DrSclafani answers some questions

A forum to discuss Chronic Cerebrospinal Venous Insufficiency and its relationship to Multiple Sclerosis.

Postby bestadmom » Fri Apr 01, 2011 6:57 pm

Cece, from what I was told, it was done in lieu of a stent.
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Postby Cece » Fri Apr 01, 2011 7:24 pm

Cryoplasty balloons in addition to mechanical remodeling of the stenotic lesion, reduce the temperature of the surrounding tissue to −10°C resulting in apoptosis of smooth muscle thereby reducing restenosis rates. Some published data show reduction in restenosis by 82% at the end of one year.[21]

www.ncbi.nlm.nih.gov/pmc/articles/PMC2768636/
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Postby David1949 » Sun Apr 03, 2011 2:11 pm

As I understand it, one of the problems with valves is that they are sometimes inverted such that they would cause the blood to flow in the wrong direction. Is it possible to invert a valve back to normal by dragging a balloon through it in the direction of blood flow?
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Postby drsclafani » Sun Apr 03, 2011 8:23 pm

Cece wrote:
Liberation wrote:I tried to put the images of my veins on the page, but somehow only the addresses of them got there :(

I use photobucket, it has a list of choices by the image, one of them is the img code. Clicking it automatically copies it. Not sure if sendspace is the same.

Thanks for the update on Dr. Sinan's methods. When Dr. Sclafani mentioned the possibility of a genetic difference among Kuwaiti patients, that is not implausible, particularly since Kuwaiti has a historically low rate of MS that has gone dramatically up in the last 10-20 years, as compared to other populations that have a historically high rate of MS.

Of note: we have yet another conference starting! The SIR meeting, in Chicago, technically underway already but the excitement starts tomorrow with Dr. Sclafani's CCSVI workshop and then Monday with a full panel of presenters. I don't think our researchers have any more surprises left, do you? They gave us everything and then some at ISNVD.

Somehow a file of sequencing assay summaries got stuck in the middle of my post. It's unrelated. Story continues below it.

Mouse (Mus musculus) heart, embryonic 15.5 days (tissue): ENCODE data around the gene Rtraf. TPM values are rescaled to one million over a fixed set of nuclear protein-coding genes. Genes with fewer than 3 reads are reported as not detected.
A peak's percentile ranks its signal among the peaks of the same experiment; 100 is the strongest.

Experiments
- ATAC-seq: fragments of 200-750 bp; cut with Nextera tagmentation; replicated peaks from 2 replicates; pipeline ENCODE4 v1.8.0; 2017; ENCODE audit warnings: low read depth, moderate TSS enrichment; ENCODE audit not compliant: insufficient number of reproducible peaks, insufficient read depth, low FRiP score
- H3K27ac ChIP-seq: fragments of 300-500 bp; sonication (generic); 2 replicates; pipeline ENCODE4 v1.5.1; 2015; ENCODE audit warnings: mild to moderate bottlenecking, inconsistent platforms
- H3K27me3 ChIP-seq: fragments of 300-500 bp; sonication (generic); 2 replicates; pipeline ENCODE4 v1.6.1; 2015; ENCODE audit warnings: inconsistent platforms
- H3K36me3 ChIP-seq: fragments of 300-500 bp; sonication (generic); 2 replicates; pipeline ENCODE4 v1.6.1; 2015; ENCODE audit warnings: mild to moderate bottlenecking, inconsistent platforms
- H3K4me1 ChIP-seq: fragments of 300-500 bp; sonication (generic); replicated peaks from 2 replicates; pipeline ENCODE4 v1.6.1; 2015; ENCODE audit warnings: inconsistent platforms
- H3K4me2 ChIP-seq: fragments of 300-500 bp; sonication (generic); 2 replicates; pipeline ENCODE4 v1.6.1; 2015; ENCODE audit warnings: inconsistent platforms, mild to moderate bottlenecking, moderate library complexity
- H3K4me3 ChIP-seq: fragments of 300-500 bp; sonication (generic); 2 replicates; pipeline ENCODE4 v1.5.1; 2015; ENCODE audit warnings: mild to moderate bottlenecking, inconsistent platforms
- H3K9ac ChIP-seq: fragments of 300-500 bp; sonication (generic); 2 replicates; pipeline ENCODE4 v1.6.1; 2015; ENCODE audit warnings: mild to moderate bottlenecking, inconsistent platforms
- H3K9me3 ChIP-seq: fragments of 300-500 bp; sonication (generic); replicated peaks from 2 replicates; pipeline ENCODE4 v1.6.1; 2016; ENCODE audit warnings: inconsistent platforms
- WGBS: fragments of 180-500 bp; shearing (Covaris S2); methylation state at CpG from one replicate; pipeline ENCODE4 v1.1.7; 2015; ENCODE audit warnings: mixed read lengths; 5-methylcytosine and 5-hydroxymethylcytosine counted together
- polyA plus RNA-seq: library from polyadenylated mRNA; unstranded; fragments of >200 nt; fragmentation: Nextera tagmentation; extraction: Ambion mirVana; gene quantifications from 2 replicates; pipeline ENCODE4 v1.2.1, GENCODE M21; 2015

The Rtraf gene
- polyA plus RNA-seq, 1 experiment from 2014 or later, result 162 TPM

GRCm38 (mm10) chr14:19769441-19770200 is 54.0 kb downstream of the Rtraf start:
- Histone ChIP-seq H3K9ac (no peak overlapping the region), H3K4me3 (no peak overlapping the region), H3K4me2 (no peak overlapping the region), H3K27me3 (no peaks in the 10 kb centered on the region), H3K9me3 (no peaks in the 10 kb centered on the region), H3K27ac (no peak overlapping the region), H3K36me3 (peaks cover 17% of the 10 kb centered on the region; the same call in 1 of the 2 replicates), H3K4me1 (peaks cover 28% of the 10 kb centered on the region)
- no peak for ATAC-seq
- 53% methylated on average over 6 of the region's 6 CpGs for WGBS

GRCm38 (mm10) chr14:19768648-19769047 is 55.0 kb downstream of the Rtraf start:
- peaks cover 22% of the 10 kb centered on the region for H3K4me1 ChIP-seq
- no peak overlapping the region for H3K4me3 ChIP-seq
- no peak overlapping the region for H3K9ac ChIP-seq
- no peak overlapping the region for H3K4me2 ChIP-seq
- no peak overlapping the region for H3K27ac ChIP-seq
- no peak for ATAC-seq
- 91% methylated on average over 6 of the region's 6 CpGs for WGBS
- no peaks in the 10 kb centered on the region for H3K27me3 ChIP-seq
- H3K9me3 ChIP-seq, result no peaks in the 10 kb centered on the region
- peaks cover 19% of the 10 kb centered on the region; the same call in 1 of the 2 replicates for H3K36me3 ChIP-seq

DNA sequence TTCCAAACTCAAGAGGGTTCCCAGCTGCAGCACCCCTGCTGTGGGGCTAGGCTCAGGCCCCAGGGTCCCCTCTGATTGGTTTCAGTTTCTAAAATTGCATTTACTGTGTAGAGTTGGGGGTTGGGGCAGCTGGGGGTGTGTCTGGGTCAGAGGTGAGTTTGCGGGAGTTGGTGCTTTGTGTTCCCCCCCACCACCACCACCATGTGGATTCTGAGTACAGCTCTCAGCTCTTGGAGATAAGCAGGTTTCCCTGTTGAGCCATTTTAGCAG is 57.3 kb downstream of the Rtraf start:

I would agree with that. I thought the meeting was about introducing ideas to many generalists who were starting to hear about this.I do not think that there was much in the way of breakthrough here.

It was good to spend some time with some of the players who did not get to isnvd. but i have to tell you, the isnvd was for people serious about this problem and treatment.

i really needed a break. between isnvd and sir, there was a lot of preparation for the lectures and stuff. I am pretty tired. Needed to pull away for a while

now back to treatments full time yeah!
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Postby drsclafani » Sun Apr 03, 2011 8:29 pm

Liberation wrote:One more time :)

Dear dr Sclafani,
I am wondering what is your opinion about my IJVs and azygos, I went through the procedure in December and they found problem only with my right IJV. They did the dilation with a very small ballon, 6x20. The procedure took only circa 30 minutes. As I have ppms with motoric function problems, Iam wondering if there is more there.

I know you are those very few doctors who care about examining lumbar veins. You mentioned that you met or talked to dr Salvi recently. If I remember correctly he as a neurologist was pretty much interested in finding an association between ccsvi and ppms. Do they have more on this?

You mentioned tha last time that dr Zamboni reports that PPMS is associated with hypoplasia or atresia of the lumjbar veins. however at the current time it is not possible to treat these. Dr zamboni also noted that azygous veins were commonly narrowed in patients with ppms. Do you have more on this? The implication of lumbar veins are always likely with ppms or azygos itself can cause this problem too?
thx

Image

Image

Image


your images DO NOT show the upper parts of the jugular veins. This is a real problem. I have a sneaking suspicion that you may have problems in both veinshigher up in addition to the narrowings you see

with respect to lumbar vein hypoplasia, i see it not uncommonly is all types of MS, not just ppms.

One vein involved? hard to accept that. unfortunately, while you have been successful in posting your images, they are not of diagnostic quality at all.
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Postby drsclafani » Sun Apr 03, 2011 8:31 pm

MegansMom wrote:Dear Dr Sclafani,

I read on another thread that they have to prove that CCSVI is connected to the plaque formation to tie it all together. And maybe someday soon this will occur.